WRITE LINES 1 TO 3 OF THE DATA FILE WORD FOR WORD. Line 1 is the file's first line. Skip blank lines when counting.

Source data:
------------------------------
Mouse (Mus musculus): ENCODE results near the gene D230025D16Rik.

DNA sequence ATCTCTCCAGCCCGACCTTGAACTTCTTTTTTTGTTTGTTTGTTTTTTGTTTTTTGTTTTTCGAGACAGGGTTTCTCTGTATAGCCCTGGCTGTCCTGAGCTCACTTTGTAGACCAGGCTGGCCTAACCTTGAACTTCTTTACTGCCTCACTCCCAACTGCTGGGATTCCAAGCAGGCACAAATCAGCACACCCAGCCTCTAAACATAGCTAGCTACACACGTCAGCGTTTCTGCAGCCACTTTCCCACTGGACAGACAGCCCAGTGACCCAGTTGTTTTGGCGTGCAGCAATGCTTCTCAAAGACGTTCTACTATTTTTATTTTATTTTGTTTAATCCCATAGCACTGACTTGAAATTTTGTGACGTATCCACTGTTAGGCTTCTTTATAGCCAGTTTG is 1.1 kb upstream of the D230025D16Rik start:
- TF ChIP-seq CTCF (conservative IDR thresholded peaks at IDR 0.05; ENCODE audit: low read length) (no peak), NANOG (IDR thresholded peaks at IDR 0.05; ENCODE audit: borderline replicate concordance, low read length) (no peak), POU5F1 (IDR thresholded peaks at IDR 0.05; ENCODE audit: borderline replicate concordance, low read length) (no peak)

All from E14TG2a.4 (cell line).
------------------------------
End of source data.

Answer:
Mouse (Mus musculus): ENCODE results near the gene D230025D16Rik.

DNA sequence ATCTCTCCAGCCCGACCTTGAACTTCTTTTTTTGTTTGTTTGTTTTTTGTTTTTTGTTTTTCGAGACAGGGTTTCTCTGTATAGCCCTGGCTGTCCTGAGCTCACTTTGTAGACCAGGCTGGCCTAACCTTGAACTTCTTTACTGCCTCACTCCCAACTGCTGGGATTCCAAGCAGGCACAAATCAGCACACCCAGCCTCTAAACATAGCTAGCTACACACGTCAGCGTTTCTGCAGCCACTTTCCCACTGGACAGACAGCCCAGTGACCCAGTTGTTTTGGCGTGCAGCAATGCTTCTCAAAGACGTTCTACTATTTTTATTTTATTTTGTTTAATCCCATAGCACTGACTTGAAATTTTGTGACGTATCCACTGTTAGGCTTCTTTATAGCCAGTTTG is 1.1 kb upstream of the D230025D16Rik start:
- TF ChIP-seq CTCF (conservative IDR thresholded peaks at IDR 0.05; ENCODE audit: low read length) (no peak), NANOG (IDR thresholded peaks at IDR 0.05; ENCODE audit: borderline replicate concordance, low read length) (no peak), POU5F1 (IDR thresholded peaks at IDR 0.05; ENCODE audit: borderline replicate concordance, low read length) (no peak)